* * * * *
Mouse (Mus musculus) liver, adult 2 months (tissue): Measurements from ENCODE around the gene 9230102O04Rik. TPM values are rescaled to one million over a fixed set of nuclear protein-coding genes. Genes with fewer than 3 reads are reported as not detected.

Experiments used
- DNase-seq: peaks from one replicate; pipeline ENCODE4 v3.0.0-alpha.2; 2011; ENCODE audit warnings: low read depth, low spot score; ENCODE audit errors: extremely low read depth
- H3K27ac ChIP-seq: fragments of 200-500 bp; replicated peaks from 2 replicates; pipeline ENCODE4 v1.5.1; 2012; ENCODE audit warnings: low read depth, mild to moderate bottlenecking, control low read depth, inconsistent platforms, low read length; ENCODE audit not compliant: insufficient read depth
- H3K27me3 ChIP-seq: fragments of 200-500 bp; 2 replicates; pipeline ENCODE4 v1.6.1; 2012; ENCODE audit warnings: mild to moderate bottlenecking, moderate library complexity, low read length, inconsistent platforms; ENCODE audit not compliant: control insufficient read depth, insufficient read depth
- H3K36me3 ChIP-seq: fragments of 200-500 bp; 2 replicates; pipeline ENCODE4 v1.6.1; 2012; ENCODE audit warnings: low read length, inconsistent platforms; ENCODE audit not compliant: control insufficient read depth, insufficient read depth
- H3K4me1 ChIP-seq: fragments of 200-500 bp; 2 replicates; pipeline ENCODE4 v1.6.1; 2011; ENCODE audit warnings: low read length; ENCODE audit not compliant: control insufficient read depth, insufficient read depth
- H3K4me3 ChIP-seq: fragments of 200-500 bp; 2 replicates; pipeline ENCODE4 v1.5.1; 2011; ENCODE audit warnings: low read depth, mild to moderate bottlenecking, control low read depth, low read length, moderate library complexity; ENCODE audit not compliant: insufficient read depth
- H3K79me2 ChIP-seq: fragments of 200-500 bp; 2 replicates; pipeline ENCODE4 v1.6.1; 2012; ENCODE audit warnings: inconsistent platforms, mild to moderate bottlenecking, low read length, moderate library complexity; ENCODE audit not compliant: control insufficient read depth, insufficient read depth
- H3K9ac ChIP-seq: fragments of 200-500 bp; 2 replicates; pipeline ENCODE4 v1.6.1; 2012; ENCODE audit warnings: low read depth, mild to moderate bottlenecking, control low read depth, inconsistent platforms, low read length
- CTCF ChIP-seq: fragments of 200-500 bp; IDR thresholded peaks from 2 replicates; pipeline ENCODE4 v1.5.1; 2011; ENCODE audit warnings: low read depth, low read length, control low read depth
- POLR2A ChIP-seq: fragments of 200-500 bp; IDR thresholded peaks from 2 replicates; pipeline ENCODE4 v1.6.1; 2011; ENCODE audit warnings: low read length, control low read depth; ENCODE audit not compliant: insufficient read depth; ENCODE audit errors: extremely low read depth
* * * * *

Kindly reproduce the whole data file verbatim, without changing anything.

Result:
Mouse (Mus musculus) liver, adult 2 months (tissue): Measurements from ENCODE around the gene 9230102O04Rik. TPM values are rescaled to one million over a fixed set of nuclear protein-coding genes. Genes with fewer than 3 reads are reported as not detected.

Experiments used
- DNase-seq: peaks from one replicate; pipeline ENCODE4 v3.0.0-alpha.2; 2011; ENCODE audit warnings: low read depth, low spot score; ENCODE audit errors: extremely low read depth
- H3K27ac ChIP-seq: fragments of 200-500 bp; replicated peaks from 2 replicates; pipeline ENCODE4 v1.5.1; 2012; ENCODE audit warnings: low read depth, mild to moderate bottlenecking, control low read depth, inconsistent platforms, low read length; ENCODE audit not compliant: insufficient read depth
- H3K27me3 ChIP-seq: fragments of 200-500 bp; 2 replicates; pipeline ENCODE4 v1.6.1; 2012; ENCODE audit warnings: mild to moderate bottlenecking, moderate library complexity, low read length, inconsistent platforms; ENCODE audit not compliant: control insufficient read depth, insufficient read depth
- H3K36me3 ChIP-seq: fragments of 200-500 bp; 2 replicates; pipeline ENCODE4 v1.6.1; 2012; ENCODE audit warnings: low read length, inconsistent platforms; ENCODE audit not compliant: control insufficient read depth, insufficient read depth
- H3K4me1 ChIP-seq: fragments of 200-500 bp; 2 replicates; pipeline ENCODE4 v1.6.1; 2011; ENCODE audit warnings: low read length; ENCODE audit not compliant: control insufficient read depth, insufficient read depth
- H3K4me3 ChIP-seq: fragments of 200-500 bp; 2 replicates; pipeline ENCODE4 v1.5.1; 2011; ENCODE audit warnings: low read depth, mild to moderate bottlenecking, control low read depth, low read length, moderate library complexity; ENCODE audit not compliant: insufficient read depth
- H3K79me2 ChIP-seq: fragments of 200-500 bp; 2 replicates; pipeline ENCODE4 v1.6.1; 2012; ENCODE audit warnings: inconsistent platforms, mild to moderate bottlenecking, low read length, moderate library complexity; ENCODE audit not compliant: control insufficient read depth, insufficient read depth
- H3K9ac ChIP-seq: fragments of 200-500 bp; 2 replicates; pipeline ENCODE4 v1.6.1; 2012; ENCODE audit warnings: low read depth, mild to moderate bottlenecking, control low read depth, inconsistent platforms, low read length
- CTCF ChIP-seq: fragments of 200-500 bp; IDR thresholded peaks from 2 replicates; pipeline ENCODE4 v1.5.1; 2011; ENCODE audit warnings: low read depth, low read length, control low read depth
- POLR2A ChIP-seq: fragments of 200-500 bp; IDR thresholded peaks from 2 replicates; pipeline ENCODE4 v1.6.1; 2011; ENCODE audit warnings: low read length, control low read depth; ENCODE audit not compliant: insufficient read depth; ENCODE audit errors: extremely low read depth